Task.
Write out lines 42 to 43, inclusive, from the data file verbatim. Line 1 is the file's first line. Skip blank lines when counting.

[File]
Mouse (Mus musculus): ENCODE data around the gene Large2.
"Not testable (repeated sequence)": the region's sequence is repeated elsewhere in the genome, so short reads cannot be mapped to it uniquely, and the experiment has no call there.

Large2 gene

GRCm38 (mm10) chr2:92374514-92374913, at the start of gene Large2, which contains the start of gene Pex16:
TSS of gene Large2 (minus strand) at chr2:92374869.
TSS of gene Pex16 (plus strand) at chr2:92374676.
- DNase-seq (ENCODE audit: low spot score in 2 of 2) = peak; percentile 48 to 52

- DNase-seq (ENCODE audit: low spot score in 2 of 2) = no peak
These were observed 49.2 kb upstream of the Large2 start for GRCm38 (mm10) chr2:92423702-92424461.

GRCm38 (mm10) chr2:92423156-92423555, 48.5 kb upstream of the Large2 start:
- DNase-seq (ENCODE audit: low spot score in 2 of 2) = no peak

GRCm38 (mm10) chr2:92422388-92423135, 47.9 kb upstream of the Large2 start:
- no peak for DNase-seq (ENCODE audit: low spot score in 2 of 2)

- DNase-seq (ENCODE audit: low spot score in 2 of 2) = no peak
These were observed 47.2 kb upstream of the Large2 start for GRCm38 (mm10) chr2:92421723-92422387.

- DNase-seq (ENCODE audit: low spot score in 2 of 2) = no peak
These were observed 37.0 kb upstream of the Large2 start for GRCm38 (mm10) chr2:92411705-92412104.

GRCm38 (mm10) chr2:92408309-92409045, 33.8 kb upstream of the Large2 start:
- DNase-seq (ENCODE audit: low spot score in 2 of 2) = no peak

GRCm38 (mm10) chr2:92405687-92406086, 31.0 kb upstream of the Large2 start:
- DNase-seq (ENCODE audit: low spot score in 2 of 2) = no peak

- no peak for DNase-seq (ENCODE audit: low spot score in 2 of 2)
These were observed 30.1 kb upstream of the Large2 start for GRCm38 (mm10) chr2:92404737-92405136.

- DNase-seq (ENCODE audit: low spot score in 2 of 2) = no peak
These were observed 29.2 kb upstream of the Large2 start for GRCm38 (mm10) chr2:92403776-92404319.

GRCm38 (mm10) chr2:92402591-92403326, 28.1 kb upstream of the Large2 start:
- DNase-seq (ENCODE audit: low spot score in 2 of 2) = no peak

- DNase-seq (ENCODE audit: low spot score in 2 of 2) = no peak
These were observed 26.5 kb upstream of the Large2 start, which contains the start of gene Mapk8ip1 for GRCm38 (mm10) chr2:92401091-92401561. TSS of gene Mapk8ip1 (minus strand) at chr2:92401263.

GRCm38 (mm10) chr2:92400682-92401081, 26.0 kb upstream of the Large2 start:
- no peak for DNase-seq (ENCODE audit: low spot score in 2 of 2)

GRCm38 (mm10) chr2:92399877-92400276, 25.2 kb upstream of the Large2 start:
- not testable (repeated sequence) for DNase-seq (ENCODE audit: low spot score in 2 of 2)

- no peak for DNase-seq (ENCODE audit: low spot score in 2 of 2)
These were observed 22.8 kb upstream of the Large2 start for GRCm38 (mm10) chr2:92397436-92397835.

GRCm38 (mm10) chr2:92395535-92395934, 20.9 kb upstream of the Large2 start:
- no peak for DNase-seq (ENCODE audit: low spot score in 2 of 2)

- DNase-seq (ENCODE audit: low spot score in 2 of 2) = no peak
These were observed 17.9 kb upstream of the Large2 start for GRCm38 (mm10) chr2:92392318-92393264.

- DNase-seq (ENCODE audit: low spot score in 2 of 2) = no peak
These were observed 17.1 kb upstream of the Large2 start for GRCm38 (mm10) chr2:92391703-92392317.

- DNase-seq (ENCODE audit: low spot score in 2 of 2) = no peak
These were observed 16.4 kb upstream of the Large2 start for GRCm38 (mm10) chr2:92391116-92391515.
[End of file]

- DNase-seq (ENCODE audit: low spot score in 2 of 2) = no peak
These were observed 16.4 kb upstream of the Large2 start for GRCm38 (mm10) chr2:92391116-92391515.